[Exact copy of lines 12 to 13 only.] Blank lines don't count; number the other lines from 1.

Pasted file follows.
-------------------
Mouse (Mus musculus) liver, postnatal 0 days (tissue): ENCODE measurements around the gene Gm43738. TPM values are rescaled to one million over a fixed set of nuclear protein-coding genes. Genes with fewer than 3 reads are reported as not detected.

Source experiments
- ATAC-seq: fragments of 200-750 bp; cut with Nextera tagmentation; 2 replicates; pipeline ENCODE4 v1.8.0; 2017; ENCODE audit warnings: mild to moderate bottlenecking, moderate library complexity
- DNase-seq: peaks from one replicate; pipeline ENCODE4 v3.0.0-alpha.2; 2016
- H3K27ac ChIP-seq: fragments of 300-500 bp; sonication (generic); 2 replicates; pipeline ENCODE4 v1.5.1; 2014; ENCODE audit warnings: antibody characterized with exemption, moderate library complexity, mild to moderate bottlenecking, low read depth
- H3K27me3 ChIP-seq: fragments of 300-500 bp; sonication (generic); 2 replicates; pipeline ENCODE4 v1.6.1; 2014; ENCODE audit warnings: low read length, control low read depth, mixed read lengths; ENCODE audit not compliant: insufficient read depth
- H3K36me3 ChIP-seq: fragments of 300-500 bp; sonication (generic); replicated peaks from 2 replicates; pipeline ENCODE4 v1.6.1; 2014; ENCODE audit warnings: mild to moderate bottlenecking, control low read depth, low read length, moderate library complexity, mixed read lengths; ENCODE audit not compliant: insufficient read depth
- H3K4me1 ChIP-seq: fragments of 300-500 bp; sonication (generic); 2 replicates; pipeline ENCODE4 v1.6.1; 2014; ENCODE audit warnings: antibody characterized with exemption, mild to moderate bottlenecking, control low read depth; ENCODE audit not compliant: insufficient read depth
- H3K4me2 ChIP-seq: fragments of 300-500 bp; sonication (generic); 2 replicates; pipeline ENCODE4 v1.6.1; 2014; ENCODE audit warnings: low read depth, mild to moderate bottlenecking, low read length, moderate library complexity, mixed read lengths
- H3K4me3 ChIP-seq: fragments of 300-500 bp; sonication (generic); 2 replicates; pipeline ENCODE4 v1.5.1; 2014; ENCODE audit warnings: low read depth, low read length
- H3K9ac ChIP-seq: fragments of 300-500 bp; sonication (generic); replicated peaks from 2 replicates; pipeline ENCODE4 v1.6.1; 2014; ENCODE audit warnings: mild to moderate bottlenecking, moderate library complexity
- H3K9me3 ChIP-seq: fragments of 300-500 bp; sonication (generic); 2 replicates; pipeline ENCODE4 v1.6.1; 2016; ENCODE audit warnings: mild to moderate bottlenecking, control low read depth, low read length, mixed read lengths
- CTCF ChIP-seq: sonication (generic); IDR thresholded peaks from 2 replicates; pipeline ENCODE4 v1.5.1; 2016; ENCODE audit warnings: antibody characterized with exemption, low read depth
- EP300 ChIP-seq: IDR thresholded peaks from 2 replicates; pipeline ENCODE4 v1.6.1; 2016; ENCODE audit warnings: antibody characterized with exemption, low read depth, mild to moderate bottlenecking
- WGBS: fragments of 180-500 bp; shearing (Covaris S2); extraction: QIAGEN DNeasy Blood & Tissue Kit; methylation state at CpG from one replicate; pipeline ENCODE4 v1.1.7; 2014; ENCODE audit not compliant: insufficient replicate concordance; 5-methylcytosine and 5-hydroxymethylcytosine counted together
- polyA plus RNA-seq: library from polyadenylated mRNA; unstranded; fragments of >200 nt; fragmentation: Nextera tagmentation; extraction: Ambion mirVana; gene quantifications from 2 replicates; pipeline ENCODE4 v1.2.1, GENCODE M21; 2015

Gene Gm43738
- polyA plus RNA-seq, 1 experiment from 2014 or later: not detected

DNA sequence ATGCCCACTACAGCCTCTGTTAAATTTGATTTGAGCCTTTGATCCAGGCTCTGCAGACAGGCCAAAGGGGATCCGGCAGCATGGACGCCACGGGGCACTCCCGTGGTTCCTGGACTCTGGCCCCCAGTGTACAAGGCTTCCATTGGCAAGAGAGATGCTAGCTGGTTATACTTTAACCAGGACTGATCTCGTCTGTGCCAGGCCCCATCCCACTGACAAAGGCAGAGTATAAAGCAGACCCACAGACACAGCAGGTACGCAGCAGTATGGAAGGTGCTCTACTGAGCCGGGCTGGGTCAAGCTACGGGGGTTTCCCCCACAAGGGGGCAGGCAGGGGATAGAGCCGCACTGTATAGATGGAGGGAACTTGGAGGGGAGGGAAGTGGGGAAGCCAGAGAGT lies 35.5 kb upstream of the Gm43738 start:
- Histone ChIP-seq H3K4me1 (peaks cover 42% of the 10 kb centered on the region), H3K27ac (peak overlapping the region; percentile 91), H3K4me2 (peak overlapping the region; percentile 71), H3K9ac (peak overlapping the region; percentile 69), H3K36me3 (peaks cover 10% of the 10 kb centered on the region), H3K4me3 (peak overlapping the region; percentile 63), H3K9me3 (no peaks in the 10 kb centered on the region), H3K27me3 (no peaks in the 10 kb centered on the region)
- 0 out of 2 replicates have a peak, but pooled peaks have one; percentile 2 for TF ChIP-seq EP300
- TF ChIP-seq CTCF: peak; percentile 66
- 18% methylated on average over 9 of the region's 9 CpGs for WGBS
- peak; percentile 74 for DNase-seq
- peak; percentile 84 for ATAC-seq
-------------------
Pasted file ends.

- H3K9me3 ChIP-seq: fragments of 300-500 bp; sonication (generic); 2 replicates; pipeline ENCODE4 v1.6.1; 2016; ENCODE audit warnings: mild to moderate bottlenecking, control low read depth, low read length, mixed read lengths
- CTCF ChIP-seq: sonication (generic); IDR thresholded peaks from 2 replicates; pipeline ENCODE4 v1.5.1; 2016; ENCODE audit warnings: antibody characterized with exemption, low read depth